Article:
By Mbeke Waseme
Pegasus Opera Company (POC) was established by Lloyd Newton in1992. He was a Jamaican opera singer who found it difficult to secure work in the UK. The company’s strapline is Harmony in Diversity. They are based in Brixton and were created to represent the diversity of London and of course, to provide opportunities for opera singers from the BAME community.
Pegasus has shown that diversity is positive and possible for over 25 years. POC has flagship status by Signup, the Government’s Music Manifesto National Singing Programme produced by Youth Music. Pegasus is one of six organisations that train singers to work with primary school teachers in London. They also collaborate with the London Youth Orchestra.
I have had an on-going battle with opera. I recall being taken to the opera in London as a high school student and immediately falling asleep very quickly. I love music and theatre. I often went to see plays on my own as a teenager but the opera and I did not get along. The performers, music, and styles did not connect with me. When I booked my ticket for Pegasus Opera Company, I was making another attempt to connect with this genre of music at a Lambeth Council Black History event.
On entering Brixton library, I found a room filled to capacity and dominated by mature black men, women, young people and families. As I sat listening, watching and feeling the performances of familiar songs from, Paul Robeson and Willard White and hearing new local numbers from Barbados alongside Yoruba classical music, I realised I had been converted and loved what I was experiencing! The drama, performance, and pureness of these voices sent my spirits dancing and celebrating. My conversion had taken place with ease.
In 1986, the founder, Lloyd Newton and his successor, Alison Buchanon were both in the highly successful production of Porgy and Bess, produced by the prestigious and elite Glyndebourne Festival Opera in Sussex. This was repeated in 1992 at the Royal Opera House in London. Despite the success of the productions, the doors for most Black Opera singers remained closed. So Pegasus Opera Company was born to address the imbalance. Of course, there were exceptions that offered opportunities, such as The English Touring Opera Company, ran by James Conway who always embraced diversity. The English Touring Opera Company is one of the few opera companies that collaborated with Lloyd.
In 1996, POC received charitable status. Alison was on the board by this time as the Assistant Artistic Director. Sadly, Lloyd died in 2016 from cancer and in answer to the request in his will, Alison took over to continue his legacy and vision.
As a student, Alison was discovered at the age of 13. At 16, she won opera singing competitions as well as excelling in her studies. On requesting to perform a piece by Richard Strauss, the German composer, her singing teacher told her that she could not perform that piece, as there were no known black people in the courts of Germany where it is set.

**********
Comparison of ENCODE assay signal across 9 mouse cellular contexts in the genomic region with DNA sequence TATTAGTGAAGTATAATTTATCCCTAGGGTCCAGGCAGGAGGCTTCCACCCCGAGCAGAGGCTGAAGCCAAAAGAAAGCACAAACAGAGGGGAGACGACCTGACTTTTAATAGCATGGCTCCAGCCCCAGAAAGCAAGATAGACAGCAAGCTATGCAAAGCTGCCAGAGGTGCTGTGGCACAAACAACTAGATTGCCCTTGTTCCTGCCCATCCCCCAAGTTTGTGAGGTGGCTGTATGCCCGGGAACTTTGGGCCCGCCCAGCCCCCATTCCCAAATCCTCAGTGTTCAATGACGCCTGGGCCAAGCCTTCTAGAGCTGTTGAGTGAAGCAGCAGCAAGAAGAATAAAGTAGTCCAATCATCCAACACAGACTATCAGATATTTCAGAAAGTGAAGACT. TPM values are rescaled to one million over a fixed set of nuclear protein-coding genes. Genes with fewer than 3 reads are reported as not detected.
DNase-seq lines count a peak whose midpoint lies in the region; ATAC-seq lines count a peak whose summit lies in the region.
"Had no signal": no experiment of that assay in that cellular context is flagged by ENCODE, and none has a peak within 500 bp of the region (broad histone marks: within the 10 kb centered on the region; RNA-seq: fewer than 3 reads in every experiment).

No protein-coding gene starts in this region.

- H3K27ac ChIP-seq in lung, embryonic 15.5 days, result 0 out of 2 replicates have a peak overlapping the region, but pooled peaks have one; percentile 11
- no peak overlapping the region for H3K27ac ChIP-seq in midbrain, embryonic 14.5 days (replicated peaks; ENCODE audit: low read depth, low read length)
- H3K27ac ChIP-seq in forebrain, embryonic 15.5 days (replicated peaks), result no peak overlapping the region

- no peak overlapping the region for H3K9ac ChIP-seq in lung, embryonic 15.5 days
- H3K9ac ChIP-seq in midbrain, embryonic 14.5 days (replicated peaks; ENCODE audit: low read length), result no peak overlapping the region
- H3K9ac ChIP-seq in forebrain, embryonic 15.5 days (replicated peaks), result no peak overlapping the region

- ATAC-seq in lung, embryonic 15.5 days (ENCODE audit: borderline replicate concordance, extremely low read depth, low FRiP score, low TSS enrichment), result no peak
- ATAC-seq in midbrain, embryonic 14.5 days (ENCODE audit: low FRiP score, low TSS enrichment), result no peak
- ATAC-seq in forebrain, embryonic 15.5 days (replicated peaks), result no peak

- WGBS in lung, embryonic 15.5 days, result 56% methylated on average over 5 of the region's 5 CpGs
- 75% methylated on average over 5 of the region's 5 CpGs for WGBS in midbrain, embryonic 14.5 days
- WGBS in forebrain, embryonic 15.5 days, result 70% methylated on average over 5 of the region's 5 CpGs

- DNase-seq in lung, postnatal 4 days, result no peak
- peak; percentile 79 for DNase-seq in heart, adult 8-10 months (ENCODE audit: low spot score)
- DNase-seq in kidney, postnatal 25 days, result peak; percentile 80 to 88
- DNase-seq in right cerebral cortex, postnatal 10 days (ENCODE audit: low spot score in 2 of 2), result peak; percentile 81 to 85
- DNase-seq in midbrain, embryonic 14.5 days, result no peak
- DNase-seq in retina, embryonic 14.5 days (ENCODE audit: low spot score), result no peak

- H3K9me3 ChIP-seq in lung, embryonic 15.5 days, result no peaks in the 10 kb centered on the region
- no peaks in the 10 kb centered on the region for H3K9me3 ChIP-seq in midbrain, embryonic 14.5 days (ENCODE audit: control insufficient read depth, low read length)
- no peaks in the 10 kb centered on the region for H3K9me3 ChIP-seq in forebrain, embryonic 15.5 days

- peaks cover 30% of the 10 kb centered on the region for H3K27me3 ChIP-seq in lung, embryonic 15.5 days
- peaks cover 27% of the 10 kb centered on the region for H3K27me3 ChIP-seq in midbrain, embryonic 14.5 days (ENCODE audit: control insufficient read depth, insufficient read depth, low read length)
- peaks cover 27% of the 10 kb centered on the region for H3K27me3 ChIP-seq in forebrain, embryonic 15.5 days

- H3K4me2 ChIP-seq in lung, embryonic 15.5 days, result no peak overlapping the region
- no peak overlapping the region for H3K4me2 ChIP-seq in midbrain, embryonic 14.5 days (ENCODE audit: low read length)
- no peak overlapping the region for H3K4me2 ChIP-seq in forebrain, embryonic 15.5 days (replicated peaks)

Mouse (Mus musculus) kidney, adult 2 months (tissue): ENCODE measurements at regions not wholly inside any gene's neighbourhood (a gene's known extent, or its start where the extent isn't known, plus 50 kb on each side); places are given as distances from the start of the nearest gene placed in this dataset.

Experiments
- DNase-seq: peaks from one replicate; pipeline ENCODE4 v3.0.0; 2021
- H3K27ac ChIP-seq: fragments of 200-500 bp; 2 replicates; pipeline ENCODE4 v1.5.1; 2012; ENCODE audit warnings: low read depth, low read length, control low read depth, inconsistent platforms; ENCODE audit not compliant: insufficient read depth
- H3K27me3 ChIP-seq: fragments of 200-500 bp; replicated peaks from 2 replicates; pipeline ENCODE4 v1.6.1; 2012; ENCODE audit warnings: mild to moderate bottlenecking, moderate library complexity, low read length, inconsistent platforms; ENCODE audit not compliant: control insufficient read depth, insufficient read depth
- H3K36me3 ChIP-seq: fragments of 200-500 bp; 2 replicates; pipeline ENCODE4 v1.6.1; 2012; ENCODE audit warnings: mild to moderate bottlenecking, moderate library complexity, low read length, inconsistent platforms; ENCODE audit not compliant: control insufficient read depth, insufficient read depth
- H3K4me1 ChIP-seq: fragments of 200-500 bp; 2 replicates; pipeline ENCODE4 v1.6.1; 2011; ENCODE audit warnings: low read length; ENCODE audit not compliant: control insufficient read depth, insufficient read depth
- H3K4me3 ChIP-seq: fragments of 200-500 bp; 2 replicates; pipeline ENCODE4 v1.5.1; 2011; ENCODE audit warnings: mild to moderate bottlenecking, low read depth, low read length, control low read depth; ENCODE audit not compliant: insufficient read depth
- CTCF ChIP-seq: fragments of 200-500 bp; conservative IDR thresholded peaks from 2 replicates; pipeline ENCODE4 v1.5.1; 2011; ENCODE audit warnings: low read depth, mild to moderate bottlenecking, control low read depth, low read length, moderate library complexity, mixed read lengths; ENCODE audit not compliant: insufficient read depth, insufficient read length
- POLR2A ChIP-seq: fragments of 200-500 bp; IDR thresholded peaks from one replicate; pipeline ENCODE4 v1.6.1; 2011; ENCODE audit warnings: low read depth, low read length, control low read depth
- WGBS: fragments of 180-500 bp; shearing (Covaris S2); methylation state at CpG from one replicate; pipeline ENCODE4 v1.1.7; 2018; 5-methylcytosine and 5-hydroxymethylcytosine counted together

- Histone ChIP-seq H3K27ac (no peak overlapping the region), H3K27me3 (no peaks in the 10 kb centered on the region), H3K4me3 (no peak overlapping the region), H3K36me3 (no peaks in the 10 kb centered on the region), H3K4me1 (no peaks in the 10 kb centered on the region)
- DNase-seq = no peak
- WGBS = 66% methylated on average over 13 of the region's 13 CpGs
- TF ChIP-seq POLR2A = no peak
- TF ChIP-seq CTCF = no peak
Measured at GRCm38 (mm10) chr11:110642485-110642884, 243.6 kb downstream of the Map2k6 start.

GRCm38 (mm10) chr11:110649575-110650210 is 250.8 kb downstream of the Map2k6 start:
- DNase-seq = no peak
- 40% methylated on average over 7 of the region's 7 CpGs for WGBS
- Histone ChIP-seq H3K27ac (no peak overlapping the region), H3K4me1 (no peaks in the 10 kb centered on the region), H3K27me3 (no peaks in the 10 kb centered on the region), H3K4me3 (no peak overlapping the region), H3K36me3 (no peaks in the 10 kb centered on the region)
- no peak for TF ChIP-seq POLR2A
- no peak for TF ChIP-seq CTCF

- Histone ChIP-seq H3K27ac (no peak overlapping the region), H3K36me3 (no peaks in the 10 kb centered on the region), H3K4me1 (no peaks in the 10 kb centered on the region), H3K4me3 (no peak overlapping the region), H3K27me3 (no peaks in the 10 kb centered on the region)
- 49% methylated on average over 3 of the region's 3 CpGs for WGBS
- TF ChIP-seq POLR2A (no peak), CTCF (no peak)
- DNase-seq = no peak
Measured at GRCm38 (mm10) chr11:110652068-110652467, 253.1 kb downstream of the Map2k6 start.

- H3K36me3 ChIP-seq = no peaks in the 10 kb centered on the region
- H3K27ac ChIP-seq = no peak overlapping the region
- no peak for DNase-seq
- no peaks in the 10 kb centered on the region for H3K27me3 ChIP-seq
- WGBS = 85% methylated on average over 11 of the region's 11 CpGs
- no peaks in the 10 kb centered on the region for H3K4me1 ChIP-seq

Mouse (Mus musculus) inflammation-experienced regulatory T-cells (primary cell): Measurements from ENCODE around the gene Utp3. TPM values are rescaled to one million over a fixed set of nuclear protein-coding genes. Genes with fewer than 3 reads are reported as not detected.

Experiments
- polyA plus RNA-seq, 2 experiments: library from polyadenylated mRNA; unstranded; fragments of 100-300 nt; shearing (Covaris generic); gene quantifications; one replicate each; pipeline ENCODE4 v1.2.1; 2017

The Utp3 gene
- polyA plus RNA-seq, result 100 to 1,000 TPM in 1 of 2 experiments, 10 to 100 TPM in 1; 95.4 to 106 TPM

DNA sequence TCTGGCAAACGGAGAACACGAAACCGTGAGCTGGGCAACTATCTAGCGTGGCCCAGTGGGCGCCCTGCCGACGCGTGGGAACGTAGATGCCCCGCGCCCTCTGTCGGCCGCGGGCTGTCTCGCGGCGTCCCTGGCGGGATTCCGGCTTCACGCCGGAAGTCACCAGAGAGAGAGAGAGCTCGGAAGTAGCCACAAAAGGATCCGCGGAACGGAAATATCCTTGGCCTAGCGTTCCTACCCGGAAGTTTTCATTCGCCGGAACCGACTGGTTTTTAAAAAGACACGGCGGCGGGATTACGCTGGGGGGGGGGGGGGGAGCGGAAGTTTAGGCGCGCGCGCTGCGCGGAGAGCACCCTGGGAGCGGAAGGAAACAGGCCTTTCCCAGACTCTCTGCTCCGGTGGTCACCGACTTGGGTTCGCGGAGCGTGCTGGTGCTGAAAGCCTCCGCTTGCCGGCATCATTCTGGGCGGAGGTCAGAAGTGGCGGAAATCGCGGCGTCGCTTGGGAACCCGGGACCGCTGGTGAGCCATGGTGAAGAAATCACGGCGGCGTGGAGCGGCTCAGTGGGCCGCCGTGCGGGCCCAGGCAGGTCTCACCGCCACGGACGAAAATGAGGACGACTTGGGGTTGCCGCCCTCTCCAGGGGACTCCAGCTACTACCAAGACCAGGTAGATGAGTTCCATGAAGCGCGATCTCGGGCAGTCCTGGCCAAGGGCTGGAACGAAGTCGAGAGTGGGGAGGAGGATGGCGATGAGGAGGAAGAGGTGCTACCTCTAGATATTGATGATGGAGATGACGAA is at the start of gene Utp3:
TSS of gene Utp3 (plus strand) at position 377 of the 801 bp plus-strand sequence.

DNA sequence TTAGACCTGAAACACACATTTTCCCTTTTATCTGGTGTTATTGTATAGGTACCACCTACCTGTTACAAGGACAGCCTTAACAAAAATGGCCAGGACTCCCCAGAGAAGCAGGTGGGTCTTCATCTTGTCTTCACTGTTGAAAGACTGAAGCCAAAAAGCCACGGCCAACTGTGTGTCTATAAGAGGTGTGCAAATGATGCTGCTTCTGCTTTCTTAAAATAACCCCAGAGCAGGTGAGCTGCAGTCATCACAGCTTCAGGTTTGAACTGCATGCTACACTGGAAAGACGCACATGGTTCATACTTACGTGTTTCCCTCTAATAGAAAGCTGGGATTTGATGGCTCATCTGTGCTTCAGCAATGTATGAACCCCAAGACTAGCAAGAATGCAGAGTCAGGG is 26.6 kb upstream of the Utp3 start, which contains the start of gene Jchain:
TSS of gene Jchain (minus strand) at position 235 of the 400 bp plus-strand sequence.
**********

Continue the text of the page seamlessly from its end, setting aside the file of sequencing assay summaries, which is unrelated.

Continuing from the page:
Many white teachers, have the view that ‘black people have no place in opera unless they are playing the roles of devils or maids’. Alison heard these views many times throughout her career. Fortunately, through Pegasus, she has been able to play a wide range of roles and acknowledges that all stories are human dealing with love, families, happiness, betrayal, etc. One of the most prominent international African American opera singers, Leontyne Price performed Morgan by R Strauss at the White House. She, alongside Jesse Norman who passed away in October 2019 and Willard White, all serve as fabulous role models for Alison. Alison lives between the UK and the US and continues to work and provide opportunities for BAME opera singers.
Alison has had many high points in her career. She won big competitions at The Guildhall School of Music and studied at the elite Curtis Institute of Music in London. More financial investment for diverse groups like Pegasus now exist which is positive and has resulted in more people experiencing opera with diverse castes, making it an accessible music genre.
POC performed at a gala at Bloomsbury Theatre in honour of Stephen Lawrence. POC has given four performances at Sadler’s Wells Theatre of Koanga by Frederick Delius, to mark the bicentenary of the abolition of the Trans-Atlantic Slave Trade where it attracted a forty-five percent BAME audience. They will continue to champion the works of Black composers and explore new commissions in 2020 that may include an opera on the Windrush story and the Brixton uprisings.
In the UK, opera is presented as a predominantly white art experience. However, as I looked around the room at Brixton library, the black and brown faces were all fully engaged and as thrilled as I was at viewing this experience. Alison’s parents are from Jamaica and Barbados, like Jamaican singer Willard White many Caribbean children grew up with pianos at home or had access to them. Trinidad has produced many opera singers and artists like Courtney Pine and Dean Fraser who were both classically trained.
Pegasus continues to do work in schools and to have a weekly choir that meets at Brixton library every Monday. It is a community choir, open to anyone and a great opportunity to meet new people and promote health and well-being.
What are your plans for the evening of December 18th? The Pegasus Opera Company is staging a special show on on that date at Lambeth Town Hall (see above). For more information about the show and Pegasus Opera Company see link https://bit.ly/2X1gEm3